Domino’s Pizza Drivers Win Certification in Wage Class Action
On November 14, 2011, U.S. District Judge Donovan W. Frank issued a Memorandum and Order certifying a class of “all persons who worked as Domino’s Pizza, LLC delivery drivers in Minnesota from March 6, 2006 through February 28, 2010.”
In their complaint, the plaintiff delivery drivers allege that all corporate owned Domino’s stores in Minnesota charged pizza delivery customers $1.00 (later increased to $1.50) as a delivery charge on the receipt provided to customers. Despite requiring plaintiffs to pay their own gas, maintenance and other driving related expenses, Domino’s never paid any portion of the delivery charge to its delivery drivers. Plaintiffs allege that Domino’s failure to adequately reimburse drivers for their travel-related expenses resulted in plaintiffs being paid less than the minimum wage under the Fair Labor Standards Act, 29 U.S.C. § 201, et seq. (“FLSA”) and the Minnesota Fair Labor Standards Act, Minn. Stat. 177.21, et seq. (“MFLSA”).
After the Court denied Domino’s motion to dismiss in August 2009, plaintiffs moved for class certification based on their claim under the MFLSA. The MFLSA states that “any gratuity received by an employee . . . is the sole property of the employee.” See Minn. Stat. § 177.24, subd. 3. The statute prohibits an employer from requiring an employee to contribute or share gratuities received by the employee with the employer or other employees. See id.
The MFLSA defines “gratuities” as: “monetary contributions received directly or indirectly by an employee from a guest, patron, or customer for services rendered and includes an obligatory charge assessed to customers, guests or patrons which might reasonably be construed by the guest, customer, or patron as being a payment for personal services rendered by an employee and for which no clear and conspicuous notice is given by the employer to the customer, guest, or patron that the charge is not the property of the employee.” Minn. Stat. § 177.23, subd. 9.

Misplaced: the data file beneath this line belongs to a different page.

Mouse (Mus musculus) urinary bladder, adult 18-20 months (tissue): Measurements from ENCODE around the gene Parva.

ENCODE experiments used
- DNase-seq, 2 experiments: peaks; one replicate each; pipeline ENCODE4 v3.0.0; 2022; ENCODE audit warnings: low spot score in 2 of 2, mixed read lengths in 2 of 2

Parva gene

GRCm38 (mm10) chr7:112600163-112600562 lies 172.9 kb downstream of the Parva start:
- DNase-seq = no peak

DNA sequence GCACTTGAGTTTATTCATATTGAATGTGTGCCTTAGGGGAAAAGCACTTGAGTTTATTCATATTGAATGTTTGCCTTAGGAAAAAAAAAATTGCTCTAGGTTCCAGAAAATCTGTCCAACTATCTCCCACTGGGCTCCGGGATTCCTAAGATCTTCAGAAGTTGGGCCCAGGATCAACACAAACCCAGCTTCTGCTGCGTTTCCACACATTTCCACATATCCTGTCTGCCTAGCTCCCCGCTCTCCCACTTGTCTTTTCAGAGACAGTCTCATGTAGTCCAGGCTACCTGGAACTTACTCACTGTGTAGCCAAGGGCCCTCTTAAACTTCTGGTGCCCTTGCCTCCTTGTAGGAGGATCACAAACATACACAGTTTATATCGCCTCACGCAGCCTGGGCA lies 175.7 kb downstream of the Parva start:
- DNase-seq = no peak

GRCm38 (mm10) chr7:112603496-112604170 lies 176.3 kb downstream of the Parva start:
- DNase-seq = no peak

Plaintiffs argued that the delivery charge constituted an obligatory charge assessed to the customer which might reasonably be construed as being a payment for personal services rendered, and for which Domino’s gave no clear and conspicuous notice to the customer that the charge was not the property of the delivery drivers.
In its class certification briefing, Domino’s argued that plaintiffs failed to meet the commonality and typicality requirements of Rule 23(a) because consideration of the particular facts and circumstances surrounding each delivery was necessary to resolve the question whether a customer might reasonably have construed the delivery charge to be a payment to the delivery driver for personal services rendered. For example, Domino’s argued that relevant differences in customer experience include: whether the customer ordered over the phone or online; whether the customer paid by cash or credit card; the frequency with which the customer ordered delivery pizza; the size of the order; the location of the store at which the order was made; and the customer’s interaction with Domino’s employees.
Judge Frank disagreed with Domino’s arguments: “Such considerations are not dispositive for purposes of the present motion. Rather, the central inquiries are: whether the proposed class members have suffered the same alleged injury; whether the claims of the proposed class depend upon a common contention; whether that common contention is capable of classwide resolution; and whether Plaintiffs’ claims and those of the proposed class are based on the same legal theory. Although all proposed class members may not be identically situated, the Court concludes that Plaintiffs’ claims and the class claims are so interrelated that the interests of the class members will be fairly and adequately protected in their absence. The claims of the proposed class in this case result from the same alleged injury and are based on the same legal theory: that Domino’s violated the MFLSA by unlawfully retaining delivery driver gratuities as prohibited by the statute. See Minn. Stat. § 177.23, subd. 9.”
Noteworthy is Judge Frank’s recognition of the utility of class actions. He observed: “Furthermore, a class action fosters judicial economy. Certifying this class may resolve the claims of 1400-1600 potential plaintiffs. Additionally, a class action helps to ensure that class members who are otherwise unaware that they possess a claim, or are unable to hire a lawyer, will have their rights represented.”
Abbey Spanier, LLP, located in New York City, is a well-recognized national class action and complex litigation law firm.